Do We Objectify Disabled People?

Do We Objectify Disabled People?

Stella Young, a disabled comedian and journalist, speaks against using disabled people as inspiration and motivation in the TED talk above. In her speech, she talks about how our current society is one that looks at disability as a “Bad Thing”--something you have to live with, and because you live with it, you’re extraordinary. You’re stronger, more tested than people who are not disabled.

Our society is obsessed with “inspiration porn”. That is, we objectify one group of people for the benefit of another group of people. When you see a runner in a marathon with running blades, for example, that image is often thought to be inspirational and motivational to people who run without a disability. We objectify disabled people by saying things like, “My life could be bad, but it’s not as bad as his.” Or in the case of the runner, “If he can do it, you definitely can.”


Image courtesy of Medical Xpress.

But we rarely question how this makes disabled people feel—more importantly, how this can affect the disabled youth in our country. Young points out that she’s lost count of the times she’s been approached by total strangers who wanted to tell her how brave she is. When she was a kid, a community member asked her parents if they could nominate her for a community achievement award, even though she’d done nothing to earn it.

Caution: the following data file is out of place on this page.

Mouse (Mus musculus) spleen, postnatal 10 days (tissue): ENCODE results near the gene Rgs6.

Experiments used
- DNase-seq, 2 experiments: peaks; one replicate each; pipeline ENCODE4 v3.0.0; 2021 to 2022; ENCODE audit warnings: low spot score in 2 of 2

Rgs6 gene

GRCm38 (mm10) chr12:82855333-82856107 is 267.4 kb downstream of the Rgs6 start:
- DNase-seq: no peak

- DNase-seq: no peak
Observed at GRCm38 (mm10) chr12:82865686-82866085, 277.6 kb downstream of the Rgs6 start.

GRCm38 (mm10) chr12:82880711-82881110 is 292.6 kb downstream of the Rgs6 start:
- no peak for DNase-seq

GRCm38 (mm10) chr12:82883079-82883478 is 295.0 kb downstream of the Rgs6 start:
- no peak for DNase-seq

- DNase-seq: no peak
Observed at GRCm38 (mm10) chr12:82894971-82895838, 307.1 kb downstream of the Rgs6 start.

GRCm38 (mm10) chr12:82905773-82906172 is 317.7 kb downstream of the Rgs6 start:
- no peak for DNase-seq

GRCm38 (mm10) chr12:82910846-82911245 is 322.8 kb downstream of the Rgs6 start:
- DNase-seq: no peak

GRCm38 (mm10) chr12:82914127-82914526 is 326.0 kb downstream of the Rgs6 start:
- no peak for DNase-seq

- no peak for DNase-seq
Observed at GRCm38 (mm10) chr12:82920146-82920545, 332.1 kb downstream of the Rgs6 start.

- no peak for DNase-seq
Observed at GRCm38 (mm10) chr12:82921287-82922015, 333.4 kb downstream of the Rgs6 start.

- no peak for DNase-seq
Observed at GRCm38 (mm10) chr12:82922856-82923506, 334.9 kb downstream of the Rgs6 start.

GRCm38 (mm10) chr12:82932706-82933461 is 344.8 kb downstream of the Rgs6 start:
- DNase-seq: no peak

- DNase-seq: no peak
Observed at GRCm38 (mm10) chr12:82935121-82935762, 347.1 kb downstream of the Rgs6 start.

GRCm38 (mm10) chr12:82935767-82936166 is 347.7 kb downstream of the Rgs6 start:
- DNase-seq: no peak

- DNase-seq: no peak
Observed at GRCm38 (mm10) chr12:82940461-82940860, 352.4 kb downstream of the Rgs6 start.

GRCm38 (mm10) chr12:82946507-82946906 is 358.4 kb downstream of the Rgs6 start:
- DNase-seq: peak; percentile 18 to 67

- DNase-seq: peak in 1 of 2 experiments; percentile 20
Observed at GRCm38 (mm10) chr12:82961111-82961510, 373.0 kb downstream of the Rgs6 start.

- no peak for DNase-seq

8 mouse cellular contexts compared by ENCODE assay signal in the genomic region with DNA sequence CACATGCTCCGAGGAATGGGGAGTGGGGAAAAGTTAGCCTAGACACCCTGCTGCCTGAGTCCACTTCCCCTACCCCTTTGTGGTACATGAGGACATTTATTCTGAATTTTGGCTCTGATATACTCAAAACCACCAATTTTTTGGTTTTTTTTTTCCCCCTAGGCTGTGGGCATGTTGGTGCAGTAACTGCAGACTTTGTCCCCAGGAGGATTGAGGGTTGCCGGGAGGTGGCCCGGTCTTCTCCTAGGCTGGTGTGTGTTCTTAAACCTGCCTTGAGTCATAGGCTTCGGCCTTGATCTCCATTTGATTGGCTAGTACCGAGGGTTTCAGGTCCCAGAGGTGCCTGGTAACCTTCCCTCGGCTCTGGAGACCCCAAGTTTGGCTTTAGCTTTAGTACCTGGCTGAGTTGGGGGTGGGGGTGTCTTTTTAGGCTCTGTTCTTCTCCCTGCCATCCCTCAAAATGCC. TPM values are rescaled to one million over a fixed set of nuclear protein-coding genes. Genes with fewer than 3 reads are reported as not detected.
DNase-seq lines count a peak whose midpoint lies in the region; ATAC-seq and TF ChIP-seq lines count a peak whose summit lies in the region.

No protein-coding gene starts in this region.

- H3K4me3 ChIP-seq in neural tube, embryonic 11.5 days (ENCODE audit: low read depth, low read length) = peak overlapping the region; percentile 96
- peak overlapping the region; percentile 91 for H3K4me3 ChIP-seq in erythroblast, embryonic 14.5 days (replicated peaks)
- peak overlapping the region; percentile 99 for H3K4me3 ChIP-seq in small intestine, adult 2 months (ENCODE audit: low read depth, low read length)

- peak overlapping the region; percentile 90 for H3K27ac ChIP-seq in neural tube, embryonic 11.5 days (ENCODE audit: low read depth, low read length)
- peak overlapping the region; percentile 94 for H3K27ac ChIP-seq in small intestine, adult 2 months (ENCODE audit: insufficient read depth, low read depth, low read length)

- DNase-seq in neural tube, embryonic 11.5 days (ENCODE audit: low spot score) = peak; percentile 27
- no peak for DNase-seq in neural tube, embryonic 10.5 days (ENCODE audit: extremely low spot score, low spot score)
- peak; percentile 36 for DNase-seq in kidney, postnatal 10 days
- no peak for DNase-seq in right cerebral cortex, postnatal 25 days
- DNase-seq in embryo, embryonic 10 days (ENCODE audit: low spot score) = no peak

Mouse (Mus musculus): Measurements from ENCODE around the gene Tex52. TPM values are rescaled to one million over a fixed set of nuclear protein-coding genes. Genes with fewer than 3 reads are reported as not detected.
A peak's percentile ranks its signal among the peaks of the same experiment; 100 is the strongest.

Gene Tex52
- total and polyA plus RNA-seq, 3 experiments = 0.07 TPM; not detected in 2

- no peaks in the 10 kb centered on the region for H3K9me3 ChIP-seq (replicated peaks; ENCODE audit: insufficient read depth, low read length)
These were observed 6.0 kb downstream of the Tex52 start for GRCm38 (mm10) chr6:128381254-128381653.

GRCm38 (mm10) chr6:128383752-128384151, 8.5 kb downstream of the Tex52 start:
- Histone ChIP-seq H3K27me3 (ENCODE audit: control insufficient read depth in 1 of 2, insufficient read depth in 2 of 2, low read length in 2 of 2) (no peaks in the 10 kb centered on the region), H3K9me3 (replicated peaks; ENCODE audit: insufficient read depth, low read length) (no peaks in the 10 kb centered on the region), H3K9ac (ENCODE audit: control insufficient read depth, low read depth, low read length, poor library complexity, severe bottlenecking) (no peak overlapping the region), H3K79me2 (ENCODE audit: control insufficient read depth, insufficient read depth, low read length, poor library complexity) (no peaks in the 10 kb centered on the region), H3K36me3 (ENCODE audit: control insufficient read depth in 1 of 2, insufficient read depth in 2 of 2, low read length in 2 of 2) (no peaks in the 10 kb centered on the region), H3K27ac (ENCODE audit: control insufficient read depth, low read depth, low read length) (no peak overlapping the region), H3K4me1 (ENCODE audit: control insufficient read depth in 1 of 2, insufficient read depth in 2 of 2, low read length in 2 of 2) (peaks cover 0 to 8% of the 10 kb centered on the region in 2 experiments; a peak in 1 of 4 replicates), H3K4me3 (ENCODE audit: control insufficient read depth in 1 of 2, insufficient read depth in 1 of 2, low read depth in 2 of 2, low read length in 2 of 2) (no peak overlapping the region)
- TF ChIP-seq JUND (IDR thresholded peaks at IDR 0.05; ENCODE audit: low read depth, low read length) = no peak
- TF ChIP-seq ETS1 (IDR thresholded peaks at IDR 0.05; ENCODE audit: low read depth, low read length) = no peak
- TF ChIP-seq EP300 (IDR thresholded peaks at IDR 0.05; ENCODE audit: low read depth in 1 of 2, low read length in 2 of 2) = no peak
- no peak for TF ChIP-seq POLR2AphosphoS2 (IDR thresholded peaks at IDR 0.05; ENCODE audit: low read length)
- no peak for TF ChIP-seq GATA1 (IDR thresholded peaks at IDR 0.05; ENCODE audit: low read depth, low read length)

In the workplace, we often treat disabled people differently from non-disabled people. “Life as a disabled person is, actually, somewhat difficult—we do overcome some things.” However, Young states that the things that disabled people must overcome have nothing to do with their bodies. They overcome, in fact, the social model that exists around and for disability.

So, the next time you’re looking at an inspirational image of a disabled person, remember: that disabled person is doing something ordinary to the best of their capacity.